Canada Greener Homes Grant

The Federal Government has announced a new grant program for eligible homeowners to receive up to $5,000 to support energy-efficient upgrades, such as windows, heating and cooling systems, and solar panels. The grant also provides $600 towards the cost of an EnerGuide Home Energy Evaluation. More details are forthcoming, but work started after December 1, 2020, may be eligible. It is important that interested homeowners read all eligibility criteria and grant requirements to ensure they qualify for reimbursement. click here for more details

City of Toronto Energy Efficiency Incentives

With simple solutions, low-interest loans, and thousands of dollars in rebates available, City of Toronto has put together a list of incentives for homeowners to improve the energy efficiency of their homes. Click here for more details on incentives from the City of Toronto and utility companies, including programs for low-income households.

Carbon Monoxide Detectors

Most Ontario households have around 4–6 carbon monoxide producing appliances such as a furnace, portable generator and gas fireplace. As of April 15, 2015, carbon monoxide detectors have become mandatory in all Ontario homes. To protect Ontarians from carbon monoxide poisoning, the province now requires carbon monoxide detectors near all sleeping areas in residential homes, and in service rooms (such as boiler rooms and garbage rooms) and next to sleeping areas in multi-residential units. click here for more details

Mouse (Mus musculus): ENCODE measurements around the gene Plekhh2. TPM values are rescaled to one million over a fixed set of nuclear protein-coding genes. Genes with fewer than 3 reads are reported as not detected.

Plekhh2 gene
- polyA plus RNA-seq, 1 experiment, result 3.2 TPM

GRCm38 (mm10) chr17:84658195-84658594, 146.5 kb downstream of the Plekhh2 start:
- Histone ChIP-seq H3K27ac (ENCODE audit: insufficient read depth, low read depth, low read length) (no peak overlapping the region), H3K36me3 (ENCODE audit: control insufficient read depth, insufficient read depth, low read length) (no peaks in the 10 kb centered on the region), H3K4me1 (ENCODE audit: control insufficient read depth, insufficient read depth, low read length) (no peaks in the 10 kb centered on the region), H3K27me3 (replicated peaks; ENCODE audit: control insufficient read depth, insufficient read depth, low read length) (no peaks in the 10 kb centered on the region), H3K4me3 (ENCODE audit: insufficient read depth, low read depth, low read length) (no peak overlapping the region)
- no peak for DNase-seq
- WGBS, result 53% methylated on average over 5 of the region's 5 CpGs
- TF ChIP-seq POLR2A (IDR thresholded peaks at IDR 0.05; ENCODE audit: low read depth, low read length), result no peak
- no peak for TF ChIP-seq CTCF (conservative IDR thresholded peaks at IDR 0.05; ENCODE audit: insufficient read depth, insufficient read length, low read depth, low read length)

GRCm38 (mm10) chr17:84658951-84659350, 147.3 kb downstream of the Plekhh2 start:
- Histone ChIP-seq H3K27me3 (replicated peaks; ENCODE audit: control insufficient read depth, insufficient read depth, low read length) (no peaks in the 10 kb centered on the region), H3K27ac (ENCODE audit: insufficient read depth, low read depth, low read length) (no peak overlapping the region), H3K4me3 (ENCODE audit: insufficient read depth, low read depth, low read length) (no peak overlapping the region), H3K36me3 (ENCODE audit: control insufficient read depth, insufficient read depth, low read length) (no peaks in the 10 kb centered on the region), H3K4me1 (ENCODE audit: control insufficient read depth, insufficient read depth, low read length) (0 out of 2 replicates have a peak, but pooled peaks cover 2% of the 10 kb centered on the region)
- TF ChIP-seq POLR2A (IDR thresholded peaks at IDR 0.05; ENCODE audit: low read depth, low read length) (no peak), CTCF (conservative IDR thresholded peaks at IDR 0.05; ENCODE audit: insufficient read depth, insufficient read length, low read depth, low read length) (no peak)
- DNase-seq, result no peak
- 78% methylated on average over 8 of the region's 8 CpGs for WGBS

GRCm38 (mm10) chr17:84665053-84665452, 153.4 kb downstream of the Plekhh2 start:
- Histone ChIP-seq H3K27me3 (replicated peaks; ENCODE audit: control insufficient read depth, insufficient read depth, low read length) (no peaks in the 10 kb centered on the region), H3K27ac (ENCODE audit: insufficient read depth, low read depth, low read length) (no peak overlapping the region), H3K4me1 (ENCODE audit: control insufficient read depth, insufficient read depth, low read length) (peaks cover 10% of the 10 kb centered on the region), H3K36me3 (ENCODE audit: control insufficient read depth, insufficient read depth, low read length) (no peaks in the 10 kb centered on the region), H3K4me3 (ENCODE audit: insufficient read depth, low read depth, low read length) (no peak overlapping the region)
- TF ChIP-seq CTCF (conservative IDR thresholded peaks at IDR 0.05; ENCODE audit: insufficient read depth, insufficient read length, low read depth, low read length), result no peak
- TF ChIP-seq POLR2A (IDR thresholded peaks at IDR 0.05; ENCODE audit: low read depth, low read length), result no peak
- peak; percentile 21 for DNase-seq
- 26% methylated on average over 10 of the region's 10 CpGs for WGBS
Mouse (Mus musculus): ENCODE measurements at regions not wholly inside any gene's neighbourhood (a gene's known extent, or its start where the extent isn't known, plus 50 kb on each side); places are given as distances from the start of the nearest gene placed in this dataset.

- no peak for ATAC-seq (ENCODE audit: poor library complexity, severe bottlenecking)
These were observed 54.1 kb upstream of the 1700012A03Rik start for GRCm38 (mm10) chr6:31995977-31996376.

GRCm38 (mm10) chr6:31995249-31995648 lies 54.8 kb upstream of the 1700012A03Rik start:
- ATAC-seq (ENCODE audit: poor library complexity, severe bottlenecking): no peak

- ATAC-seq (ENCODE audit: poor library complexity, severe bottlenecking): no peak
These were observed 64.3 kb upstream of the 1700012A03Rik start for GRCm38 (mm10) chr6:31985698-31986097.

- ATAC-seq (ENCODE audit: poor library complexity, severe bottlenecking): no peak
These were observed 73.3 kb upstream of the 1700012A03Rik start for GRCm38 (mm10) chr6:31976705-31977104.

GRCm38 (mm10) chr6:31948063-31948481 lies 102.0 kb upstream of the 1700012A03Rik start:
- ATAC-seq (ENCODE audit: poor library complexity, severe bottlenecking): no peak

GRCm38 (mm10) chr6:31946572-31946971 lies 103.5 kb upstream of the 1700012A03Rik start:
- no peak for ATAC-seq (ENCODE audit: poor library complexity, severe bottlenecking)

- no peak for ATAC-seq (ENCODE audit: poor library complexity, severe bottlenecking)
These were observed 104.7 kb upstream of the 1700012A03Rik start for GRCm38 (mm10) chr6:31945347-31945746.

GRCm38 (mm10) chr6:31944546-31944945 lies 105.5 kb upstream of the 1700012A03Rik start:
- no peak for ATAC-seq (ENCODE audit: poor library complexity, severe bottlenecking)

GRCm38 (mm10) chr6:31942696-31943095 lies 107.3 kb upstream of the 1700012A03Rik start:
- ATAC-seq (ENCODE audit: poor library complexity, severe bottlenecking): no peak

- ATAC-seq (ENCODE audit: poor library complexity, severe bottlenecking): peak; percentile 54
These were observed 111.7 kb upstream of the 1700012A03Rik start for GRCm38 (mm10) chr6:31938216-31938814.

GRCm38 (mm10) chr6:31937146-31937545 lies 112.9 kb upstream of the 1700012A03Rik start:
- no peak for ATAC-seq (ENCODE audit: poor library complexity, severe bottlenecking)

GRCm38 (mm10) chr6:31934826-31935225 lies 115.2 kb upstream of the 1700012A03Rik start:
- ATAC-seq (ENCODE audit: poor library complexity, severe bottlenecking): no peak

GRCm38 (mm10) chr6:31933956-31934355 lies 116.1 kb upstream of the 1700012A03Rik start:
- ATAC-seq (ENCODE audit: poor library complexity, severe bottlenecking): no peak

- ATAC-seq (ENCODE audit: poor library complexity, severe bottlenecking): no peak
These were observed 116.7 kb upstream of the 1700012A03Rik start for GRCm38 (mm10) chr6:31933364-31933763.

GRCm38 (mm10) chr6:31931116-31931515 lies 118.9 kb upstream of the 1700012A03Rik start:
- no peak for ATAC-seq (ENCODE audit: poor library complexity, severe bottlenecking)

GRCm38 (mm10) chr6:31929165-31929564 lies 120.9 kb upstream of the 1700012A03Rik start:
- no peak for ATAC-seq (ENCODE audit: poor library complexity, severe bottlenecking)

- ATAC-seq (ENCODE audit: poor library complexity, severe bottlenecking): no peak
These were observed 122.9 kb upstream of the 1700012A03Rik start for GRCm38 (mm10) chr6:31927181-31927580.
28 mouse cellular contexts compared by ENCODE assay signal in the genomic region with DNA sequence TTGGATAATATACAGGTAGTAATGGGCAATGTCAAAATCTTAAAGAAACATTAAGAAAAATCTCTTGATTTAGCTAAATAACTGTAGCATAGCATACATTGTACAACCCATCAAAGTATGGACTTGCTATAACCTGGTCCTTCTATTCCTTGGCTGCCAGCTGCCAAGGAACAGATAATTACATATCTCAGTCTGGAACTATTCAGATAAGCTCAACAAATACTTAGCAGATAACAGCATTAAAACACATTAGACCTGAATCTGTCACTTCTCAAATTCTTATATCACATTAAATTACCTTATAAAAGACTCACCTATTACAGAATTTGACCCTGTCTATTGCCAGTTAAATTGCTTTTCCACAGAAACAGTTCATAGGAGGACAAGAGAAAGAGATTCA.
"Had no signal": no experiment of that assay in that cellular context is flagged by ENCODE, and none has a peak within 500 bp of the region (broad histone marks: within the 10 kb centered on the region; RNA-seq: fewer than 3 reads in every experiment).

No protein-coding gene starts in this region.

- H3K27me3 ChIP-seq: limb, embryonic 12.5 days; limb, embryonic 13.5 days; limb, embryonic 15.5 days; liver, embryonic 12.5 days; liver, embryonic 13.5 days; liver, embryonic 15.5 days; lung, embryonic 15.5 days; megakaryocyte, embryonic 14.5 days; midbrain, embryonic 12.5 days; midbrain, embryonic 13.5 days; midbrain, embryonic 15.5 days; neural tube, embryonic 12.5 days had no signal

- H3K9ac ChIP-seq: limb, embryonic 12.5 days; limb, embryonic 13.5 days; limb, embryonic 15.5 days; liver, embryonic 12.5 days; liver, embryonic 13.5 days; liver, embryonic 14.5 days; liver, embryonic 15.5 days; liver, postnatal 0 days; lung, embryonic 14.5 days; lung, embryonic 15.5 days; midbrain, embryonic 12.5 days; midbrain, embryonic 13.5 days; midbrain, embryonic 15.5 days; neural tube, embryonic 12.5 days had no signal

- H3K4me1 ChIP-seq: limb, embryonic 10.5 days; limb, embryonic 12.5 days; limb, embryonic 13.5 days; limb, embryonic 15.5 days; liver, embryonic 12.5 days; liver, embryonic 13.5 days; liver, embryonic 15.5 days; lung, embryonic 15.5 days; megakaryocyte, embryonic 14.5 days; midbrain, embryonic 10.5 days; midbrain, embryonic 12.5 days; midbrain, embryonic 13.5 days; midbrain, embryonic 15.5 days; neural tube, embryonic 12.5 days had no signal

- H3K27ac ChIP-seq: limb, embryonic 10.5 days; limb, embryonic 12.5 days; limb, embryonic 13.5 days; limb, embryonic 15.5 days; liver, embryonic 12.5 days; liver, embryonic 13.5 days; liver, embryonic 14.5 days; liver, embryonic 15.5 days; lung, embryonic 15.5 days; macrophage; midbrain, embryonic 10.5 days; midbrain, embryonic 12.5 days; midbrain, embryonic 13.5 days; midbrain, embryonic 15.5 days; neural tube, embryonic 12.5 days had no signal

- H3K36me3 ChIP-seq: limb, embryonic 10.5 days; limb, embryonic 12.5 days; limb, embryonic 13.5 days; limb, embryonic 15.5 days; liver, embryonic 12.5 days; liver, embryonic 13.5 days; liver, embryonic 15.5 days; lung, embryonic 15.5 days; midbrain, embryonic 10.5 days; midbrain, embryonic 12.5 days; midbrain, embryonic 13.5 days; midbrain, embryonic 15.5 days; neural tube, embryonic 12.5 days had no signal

Drinking Water Testing (Certificate of Potability for Mortgage Purposes)

The Public Health Laboratories Branch of the Ministry of Health and Long-Term Care provides routine drinking water testing for Ontarians who have their own source of drinking water (e.g. a well) that serves a single household. The Ministry will provide a certificate of potability for mortgage purposes for the sale of a property. To ensure the smooth completion of real estate transactions, it is important that all parties are aware of the timelines involved with drinking water testing. click here for more details

Heritage Property Tax Rebate Programs

Under the Municipal Act, 2001, municipalities may give tax relief to owners of eligible heritage properties by passing a by-law creating a heritage property tax relief program. The province gives municipalities the flexibility they need to adapt their program to local circumstances. Municipalities can set the amount of tax relief they offer within the guidelines of 10 per cent to 40 per cent. To date, 40 municipalities across Ontario have passed a by-law for heritage property tax relief. Municipalities may also have special eligibility criteria in addition to those prescribed in the provincial legislation. click here for more details

Rent Increase Guidelines